PEDv redraws outbreak borders

The province has confirmed PEDv far from the Red River Valley region, where the outbreak had been largely confined

Porcine epidemic diarrhea virus (PEDv) is generally fatal to younger piglets and causes severe dehydration,

PEDv has been found far farther west than ever before.

Jenelle Hamblin, manager of swine health programs with the Manitoba Pork Council, confirmed that an operation near Notre Dame de Lourdes has tested positive for PEDv.

Why it matters: Porcine epidemic diarrhea virus (PEDv) is generally fatal to younger piglets and causes severe dehydration, and has now been found far farther west than ever before.

Manitoba’s Chief Veterinary Office (CVO) said only that a finisher barn “in southwestern Manitoba” had been confirmed with the virus June 24.

“The CVO is working closely with the owners, the private veterinarian and the Manitoba Pork Council to determine the source,” the department said in an email.

The case extends this year’s outbreak far west of the Red River — the virus’s typical western border — although two cases of PEDv were reported just west of the Red River in 2017.

Six cases had been reported west of the Red River as of June 24 this year, including barns in the Lowe Farm area, itself a western record at the time for the virus in the province. The province now says that five barns in south-central Manitoba are infected, as well as the westernmost case recently confirmed.

The virus has also spread to the north. Two barns in northeast Manitoba have tested positive for PEDv, the first time that region has reported infections. The virus has typically been found in southeastern Manitoba, with barns in the Steinbach and eastern Red River Valley area forming the bulk of cases during 2017’s historic outbreak, which reached 80 cases by the end of that year.

PEDv case numbers have now risen past levels seen at this time in 2017. A total 41 cases had been reported by the end of June 2017, compared to 44 as of June 24 this year.

Hamblin expressed concern when the first cases in south-central Manitoba were reported this year, concern heightened by the mystery of those infections. Cases that hopped the Red River in 2017 were attributed to direct animal movement, while the cause of the infection in south-central Manitoba this year was unknown.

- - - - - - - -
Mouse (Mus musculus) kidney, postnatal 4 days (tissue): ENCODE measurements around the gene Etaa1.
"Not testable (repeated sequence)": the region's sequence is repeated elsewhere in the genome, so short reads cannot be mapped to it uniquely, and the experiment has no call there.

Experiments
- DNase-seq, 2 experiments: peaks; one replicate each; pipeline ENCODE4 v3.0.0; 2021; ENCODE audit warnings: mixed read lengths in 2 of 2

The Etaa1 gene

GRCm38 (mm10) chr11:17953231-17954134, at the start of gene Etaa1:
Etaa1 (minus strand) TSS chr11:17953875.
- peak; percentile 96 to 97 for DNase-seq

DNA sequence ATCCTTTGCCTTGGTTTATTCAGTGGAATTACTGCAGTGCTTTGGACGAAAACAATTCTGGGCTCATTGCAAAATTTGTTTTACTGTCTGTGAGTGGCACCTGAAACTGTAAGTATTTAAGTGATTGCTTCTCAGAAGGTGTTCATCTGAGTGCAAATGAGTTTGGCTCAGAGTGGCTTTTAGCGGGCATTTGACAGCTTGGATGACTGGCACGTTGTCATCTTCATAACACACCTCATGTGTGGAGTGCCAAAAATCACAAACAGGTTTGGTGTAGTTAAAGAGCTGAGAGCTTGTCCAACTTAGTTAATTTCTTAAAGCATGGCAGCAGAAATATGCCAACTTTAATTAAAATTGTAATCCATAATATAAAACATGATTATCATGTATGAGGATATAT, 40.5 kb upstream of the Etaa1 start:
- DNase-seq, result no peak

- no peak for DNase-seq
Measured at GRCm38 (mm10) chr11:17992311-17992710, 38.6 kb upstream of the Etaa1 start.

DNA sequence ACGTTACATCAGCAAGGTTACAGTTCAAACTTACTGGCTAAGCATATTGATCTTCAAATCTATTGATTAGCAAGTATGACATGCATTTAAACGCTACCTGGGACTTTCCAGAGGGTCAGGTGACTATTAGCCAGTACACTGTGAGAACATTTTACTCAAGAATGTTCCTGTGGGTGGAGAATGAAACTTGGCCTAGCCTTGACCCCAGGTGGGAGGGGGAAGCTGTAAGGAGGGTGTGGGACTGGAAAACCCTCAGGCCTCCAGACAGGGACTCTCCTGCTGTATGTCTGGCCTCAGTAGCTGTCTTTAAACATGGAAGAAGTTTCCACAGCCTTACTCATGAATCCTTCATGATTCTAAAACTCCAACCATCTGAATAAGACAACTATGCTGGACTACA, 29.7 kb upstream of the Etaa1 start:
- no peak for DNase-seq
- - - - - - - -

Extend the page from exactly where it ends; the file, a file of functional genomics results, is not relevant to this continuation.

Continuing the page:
“Manitoba Pork is encouraging producers and service providers to continue to follow the highest standards of bio­security,” Hamblin said in an emailed statement, noting that the CVO is still investigating the cause of infection near Notre Dame de Lourdes.

Experts say they are still working to pinpoint how the virus is spreading.

The new infections take this year’s outbreak out of the area most utilized by the pork council’s self-described best tool for prevention.

The council launched the Manitoba Co-ordinated Disease Response platform in 2017 in light of PEDv. The online sharing platform was originally targeted at producers in the southeast and has since been credited for the quick dissemination of outbreak and biosecurity information. At last count, almost 80 per cent of farmers in the southeast had signed on with the program. Province-wide, however, that number drops to just over half, despite efforts by the pork council to promote the program.

About the author


Alexis Stockford

Alexis Stockford is a journalist and photographer with the Manitoba Co-operator. She previously reported with the Morden Times and was news editor of  campus newspaper, The Omega, at Thompson Rivers University in Kamloops, BC. She grew up on a mixed farm near Miami, Man.



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